The removal of a considerable quantity of soil from the land of one man, and its deposit upon or annexation to the land of another, suddenly and by the perceptible action of water. 2 Washb. Real Prop. 452. The property of the part thus separated continues in the original proprietor, in which respect avulsion differs from alluvion, by which an addition is insensibly made to a property by the gradual washing down of the river, and which addition becomes the property of the owner of the lands to which the addition is made. Wharton. And see Rees v. McDaniel, 115 Mo. 145, 21 S. W. 013; Nebraska v. Iowa. 143 U. S. 359, 12 Sup. Ct. 396, 36 L. Ed. 1S6; Bouvier v. Stricklett, 40 Neb. 792, 59 N. W. 550; Chicago v. Ward, 109 111. 392, 48 N. E. 927, 3S IJ. R. A. 849, 61 Am. St. Rep. 185.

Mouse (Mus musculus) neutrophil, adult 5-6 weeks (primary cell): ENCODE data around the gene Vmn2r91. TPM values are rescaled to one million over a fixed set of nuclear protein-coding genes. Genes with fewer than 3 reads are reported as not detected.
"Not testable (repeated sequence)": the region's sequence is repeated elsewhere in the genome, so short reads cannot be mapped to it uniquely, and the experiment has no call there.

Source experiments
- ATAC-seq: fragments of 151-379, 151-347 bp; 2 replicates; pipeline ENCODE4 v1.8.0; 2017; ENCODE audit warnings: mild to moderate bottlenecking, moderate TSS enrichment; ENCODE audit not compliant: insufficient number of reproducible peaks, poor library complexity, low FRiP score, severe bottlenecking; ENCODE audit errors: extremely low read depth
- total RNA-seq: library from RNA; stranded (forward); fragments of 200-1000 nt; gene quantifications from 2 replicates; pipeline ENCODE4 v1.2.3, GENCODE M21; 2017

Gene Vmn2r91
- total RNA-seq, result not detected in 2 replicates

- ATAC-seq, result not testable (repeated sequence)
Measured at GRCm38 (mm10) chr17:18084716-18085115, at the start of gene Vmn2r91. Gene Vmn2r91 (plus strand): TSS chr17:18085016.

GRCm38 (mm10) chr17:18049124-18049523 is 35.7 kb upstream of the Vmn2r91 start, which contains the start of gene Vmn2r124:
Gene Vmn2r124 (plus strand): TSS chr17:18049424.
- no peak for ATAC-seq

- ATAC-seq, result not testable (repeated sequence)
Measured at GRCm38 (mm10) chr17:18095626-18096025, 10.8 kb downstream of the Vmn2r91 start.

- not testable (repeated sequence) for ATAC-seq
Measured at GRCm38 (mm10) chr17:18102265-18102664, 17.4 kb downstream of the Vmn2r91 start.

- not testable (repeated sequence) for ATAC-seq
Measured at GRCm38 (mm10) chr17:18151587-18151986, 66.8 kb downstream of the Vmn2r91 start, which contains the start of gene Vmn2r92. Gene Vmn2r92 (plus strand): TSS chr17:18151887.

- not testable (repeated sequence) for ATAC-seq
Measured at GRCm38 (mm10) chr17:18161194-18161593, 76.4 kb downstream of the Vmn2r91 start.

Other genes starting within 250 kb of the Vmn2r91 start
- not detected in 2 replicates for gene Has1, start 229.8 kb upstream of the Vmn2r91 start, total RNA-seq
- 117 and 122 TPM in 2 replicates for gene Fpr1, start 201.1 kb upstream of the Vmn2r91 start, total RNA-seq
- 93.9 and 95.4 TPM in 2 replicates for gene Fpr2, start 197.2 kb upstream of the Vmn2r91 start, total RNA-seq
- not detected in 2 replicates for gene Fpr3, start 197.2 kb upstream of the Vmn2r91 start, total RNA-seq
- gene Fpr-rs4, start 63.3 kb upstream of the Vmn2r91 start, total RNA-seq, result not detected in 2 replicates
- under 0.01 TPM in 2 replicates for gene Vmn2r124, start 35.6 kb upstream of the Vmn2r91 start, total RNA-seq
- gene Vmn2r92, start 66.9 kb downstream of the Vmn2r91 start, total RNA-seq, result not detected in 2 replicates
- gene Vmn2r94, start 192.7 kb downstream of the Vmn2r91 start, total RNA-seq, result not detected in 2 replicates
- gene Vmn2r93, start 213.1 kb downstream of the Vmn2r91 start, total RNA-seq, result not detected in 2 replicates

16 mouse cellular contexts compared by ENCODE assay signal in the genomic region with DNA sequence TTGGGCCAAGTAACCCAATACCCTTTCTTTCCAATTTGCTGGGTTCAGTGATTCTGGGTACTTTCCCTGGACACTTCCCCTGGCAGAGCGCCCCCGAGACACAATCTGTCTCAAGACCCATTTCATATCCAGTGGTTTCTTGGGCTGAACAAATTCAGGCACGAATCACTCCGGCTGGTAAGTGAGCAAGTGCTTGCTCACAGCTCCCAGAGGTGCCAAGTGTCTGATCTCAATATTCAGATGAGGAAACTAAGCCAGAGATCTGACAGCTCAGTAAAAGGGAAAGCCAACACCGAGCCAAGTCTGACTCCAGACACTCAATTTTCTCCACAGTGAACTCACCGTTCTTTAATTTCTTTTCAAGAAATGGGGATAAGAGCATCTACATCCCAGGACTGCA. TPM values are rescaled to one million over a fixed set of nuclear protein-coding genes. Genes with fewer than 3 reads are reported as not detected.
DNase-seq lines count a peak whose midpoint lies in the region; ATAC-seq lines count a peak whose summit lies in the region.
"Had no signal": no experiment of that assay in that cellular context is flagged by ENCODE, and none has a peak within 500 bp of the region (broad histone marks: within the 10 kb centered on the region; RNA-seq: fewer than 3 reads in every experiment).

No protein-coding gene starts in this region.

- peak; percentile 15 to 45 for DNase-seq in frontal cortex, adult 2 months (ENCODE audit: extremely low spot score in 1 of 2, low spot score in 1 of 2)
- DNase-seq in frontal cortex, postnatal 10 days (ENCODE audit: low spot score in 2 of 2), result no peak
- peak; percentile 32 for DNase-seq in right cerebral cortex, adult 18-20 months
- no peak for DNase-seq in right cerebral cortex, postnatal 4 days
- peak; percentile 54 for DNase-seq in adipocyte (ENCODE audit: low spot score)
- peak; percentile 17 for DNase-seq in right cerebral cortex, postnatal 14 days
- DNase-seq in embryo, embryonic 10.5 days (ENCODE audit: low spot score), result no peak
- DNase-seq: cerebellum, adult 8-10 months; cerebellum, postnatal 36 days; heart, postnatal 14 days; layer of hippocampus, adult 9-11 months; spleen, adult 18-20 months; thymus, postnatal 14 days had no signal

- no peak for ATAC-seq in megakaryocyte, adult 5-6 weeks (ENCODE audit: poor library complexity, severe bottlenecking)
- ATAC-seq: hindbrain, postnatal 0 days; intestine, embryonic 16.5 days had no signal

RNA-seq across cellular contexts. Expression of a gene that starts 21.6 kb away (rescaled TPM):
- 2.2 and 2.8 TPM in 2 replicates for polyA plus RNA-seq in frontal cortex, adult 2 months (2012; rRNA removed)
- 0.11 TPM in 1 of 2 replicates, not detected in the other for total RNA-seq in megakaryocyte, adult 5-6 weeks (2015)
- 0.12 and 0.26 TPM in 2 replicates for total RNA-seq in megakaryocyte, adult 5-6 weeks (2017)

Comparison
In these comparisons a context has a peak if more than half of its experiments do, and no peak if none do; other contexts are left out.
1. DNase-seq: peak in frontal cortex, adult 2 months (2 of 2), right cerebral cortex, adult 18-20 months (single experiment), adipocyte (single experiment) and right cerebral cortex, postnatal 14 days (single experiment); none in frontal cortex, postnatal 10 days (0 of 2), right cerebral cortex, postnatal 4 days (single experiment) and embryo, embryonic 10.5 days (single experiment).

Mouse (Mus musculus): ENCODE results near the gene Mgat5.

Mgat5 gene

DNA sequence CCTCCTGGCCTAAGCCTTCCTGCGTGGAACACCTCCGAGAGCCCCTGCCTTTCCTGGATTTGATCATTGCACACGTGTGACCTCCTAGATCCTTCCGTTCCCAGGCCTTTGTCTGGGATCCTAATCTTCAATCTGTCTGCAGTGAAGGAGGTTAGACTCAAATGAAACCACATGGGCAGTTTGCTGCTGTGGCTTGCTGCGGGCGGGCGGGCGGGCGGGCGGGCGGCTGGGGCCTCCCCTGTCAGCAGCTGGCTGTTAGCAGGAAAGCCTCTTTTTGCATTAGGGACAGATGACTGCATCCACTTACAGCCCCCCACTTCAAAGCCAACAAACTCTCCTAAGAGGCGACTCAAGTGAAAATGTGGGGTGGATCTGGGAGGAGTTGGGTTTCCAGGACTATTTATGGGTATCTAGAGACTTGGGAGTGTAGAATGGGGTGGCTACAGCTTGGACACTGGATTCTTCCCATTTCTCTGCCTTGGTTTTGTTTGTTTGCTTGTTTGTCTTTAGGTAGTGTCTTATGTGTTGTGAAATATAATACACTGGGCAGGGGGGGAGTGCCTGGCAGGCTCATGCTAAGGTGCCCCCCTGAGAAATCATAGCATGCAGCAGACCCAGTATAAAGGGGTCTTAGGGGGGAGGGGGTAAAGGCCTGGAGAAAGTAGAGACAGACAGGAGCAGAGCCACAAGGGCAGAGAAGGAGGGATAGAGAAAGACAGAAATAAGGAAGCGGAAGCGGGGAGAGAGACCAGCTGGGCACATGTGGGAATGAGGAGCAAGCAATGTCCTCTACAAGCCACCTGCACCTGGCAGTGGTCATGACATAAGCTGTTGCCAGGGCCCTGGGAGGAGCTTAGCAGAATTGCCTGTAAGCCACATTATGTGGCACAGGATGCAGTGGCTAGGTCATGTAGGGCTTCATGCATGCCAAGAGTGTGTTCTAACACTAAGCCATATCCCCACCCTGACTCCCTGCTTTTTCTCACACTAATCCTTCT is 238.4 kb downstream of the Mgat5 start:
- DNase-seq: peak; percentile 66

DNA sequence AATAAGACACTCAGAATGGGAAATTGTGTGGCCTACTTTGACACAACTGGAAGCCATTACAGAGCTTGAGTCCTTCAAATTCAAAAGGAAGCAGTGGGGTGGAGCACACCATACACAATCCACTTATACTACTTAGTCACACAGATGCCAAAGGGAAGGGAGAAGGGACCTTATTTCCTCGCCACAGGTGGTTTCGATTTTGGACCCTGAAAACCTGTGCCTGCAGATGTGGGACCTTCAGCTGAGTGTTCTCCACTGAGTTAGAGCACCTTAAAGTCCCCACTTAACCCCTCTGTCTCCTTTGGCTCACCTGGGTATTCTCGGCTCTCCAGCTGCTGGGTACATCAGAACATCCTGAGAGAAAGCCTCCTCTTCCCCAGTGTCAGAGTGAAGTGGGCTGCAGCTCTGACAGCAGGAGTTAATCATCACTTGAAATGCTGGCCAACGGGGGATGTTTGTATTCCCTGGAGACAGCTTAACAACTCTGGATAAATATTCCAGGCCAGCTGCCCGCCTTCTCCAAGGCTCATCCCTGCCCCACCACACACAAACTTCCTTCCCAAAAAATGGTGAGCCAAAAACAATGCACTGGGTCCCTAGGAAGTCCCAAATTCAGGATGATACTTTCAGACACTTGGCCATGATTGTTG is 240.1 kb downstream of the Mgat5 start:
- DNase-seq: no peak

What is AVULSION?
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